The coalition Government declared that the “years of plenty” for public spending were over yesterday, as it admitted that its £6.2bn package of immediate savings was “only the start” of a huge programme of cuts.
Ministers were accused of hiding crucial details of the cuts after announcing headline reductions for Whitehall departments, some of which were unable to give a full breakdown of how they would be achieved.
George Osborne, the Chancellor, and his Liberal Democrat deputy David Laws put the emphasis on cutting Whitehall waste and omitted some sensitive areas at a Treasury Press conference.
It emerged later that the savings would include £130m from police administrative costs; cuts in low carbon projects; a £100m reduction for Network Rail; £108m for London's transport network; £5m for the Arts Council and £266m for regional development agencies.
Other measures include: axing 10,000 planned extra university places; scrapping offers of temporary jobs under the young person's guarantee scheme to save £290m; ending child trust funds, designed to provide a “nest egg” for young people when they reach the age of 18; a £1.16bn squeeze on local government; a £150m reduction in the housing budget; saving £1.7bn from delaying and renegotiating contracts and halting projects; £95m from IT schemes and £600m from cutting the costs of quangos.
There will be an immediate freeze on Civil Service recruitment to save £120m and on “unnecessary spending” on outside consultancy, advertising and computer contracts; ministers will share drivers or use public transport to cut the cost of the Government car service by a third, and ministers and officials will normally travel second class to cut the £45m-a-year bill for first-class trips.
Mr Laws said he wanted to send a “shockwave” through Whitehall. He admitted: “These are only the first steps we will need to take in order to put our finances back in shape. There will be many more tough decisions, but the British people understand that these choices can no longer be ducked. The years of public sector plenty are over. But the more decisively we act, the more quickly we can come through these tough times.”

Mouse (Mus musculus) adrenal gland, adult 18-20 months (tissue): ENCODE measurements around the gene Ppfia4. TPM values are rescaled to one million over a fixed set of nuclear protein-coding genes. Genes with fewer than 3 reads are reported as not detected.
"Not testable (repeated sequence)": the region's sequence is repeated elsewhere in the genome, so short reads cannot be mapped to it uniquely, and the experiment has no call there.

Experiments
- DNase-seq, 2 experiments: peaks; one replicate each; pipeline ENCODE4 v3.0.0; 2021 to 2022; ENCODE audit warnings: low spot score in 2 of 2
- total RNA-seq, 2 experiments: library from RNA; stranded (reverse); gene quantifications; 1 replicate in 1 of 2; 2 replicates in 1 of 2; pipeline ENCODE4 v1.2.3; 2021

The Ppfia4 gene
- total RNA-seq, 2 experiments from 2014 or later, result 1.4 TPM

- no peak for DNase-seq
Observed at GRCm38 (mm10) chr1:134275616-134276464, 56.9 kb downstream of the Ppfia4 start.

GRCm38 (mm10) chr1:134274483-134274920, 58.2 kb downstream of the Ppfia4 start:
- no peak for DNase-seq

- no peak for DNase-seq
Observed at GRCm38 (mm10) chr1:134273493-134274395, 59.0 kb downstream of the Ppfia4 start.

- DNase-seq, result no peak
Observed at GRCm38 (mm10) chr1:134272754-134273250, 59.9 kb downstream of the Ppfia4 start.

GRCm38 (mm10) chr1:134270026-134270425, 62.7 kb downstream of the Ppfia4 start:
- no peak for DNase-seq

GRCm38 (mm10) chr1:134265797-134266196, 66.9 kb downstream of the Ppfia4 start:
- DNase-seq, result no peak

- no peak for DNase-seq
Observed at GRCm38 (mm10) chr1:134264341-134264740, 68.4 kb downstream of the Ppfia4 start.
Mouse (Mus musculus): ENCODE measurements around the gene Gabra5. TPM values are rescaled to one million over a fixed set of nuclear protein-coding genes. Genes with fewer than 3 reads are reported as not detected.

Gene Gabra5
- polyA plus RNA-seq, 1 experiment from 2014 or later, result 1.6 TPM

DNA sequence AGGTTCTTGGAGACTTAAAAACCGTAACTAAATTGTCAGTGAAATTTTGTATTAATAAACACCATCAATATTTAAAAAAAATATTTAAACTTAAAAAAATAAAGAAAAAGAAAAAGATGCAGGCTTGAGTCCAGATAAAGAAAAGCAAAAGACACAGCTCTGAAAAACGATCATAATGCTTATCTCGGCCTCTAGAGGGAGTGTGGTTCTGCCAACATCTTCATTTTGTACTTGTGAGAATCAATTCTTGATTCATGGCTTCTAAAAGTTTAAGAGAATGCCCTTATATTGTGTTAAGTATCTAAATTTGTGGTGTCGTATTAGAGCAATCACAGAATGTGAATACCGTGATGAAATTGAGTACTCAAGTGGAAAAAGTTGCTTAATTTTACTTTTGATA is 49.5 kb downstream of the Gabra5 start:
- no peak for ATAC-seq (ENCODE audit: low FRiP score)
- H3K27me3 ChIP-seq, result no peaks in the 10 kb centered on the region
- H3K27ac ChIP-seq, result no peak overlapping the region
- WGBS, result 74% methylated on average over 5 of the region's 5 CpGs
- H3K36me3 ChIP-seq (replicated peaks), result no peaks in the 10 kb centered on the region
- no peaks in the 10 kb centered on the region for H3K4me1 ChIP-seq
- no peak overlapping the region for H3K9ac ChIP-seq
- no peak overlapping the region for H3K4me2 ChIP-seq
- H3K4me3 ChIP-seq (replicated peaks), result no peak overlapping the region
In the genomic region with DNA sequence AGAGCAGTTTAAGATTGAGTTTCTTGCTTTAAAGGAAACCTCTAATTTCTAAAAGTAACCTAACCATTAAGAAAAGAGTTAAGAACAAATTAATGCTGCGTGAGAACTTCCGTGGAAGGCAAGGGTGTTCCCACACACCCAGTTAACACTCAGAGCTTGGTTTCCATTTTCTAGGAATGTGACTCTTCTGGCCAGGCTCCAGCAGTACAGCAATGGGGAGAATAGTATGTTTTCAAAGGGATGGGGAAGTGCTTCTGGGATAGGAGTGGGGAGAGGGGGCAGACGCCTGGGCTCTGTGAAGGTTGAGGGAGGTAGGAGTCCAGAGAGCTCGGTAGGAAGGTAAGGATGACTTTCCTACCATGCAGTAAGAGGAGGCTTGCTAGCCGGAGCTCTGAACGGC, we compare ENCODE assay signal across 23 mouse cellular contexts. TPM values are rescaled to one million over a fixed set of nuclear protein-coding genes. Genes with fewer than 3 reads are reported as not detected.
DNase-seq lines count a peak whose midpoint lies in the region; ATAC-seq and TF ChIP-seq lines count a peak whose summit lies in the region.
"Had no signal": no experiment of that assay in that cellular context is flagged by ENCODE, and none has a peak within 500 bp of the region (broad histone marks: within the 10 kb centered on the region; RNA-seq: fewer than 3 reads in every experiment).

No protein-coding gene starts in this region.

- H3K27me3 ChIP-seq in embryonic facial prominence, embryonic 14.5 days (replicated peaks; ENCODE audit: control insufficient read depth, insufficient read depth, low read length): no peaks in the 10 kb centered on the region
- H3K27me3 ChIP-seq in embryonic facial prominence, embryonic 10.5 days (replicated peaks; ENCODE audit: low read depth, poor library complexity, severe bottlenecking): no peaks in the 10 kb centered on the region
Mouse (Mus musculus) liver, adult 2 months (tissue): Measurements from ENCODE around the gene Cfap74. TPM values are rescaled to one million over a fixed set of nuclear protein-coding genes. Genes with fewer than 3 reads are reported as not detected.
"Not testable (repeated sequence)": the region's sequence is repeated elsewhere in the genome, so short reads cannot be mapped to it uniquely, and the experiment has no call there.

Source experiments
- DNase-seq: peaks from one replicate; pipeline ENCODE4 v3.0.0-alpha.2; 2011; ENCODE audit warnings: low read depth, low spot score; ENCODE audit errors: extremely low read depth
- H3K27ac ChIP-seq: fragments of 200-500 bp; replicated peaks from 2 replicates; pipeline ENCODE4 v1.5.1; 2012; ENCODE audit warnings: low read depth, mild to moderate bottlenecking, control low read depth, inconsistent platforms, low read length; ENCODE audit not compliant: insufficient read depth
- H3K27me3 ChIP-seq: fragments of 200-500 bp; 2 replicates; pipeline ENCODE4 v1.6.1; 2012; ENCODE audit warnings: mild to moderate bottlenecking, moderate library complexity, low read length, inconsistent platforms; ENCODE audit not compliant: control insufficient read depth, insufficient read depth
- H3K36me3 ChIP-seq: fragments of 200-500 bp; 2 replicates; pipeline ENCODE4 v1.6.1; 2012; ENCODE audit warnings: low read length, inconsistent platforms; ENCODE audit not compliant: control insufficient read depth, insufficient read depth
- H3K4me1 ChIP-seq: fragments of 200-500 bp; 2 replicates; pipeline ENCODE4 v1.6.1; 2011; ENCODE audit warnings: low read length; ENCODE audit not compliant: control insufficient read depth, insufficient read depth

The extent of the squeeze over the next three years is expected to emerge in the Budget on June 22, with the details of the cuts needed to meet spending ceilings revealed in a spending review this autumn.
Yesterday's downpayment amounts to only 1% of total government spending and a fraction of the £156bn deficit in the public finances.
The Institute for Fiscal Studies (IFS) warned of more pain to come. It said yesterday's measures would cut borrowing by only £5bn this year.
“This is less than a tenth of the fiscal repair job that Alistair Darling's 2010 Budget forecast suggested will be needed over the next few years,” it said.
Labour warned that immediate cuts would threaten the fragile recovery. Alistair Darling, the shadow Chancellor, urged the coalition to “come clean on the |detail of what these cuts mean” — including how many jobs would be axed. The turnover in Civil Service jobs is about 30,000 a year.
Mr Laws said the impact on jobs would be “modest” and achieved mainly by the recruitment freeze. The Chief Treasury Secretary promised the coalition would “cut with care”, insisting: “We are going to be a progressive Government.”
There were a few crumbs of comfort. The Government announced it would protect the budgets of schools, Sure Start centres and the education of 16-19-year-olds this year, as well as health, defence and international development.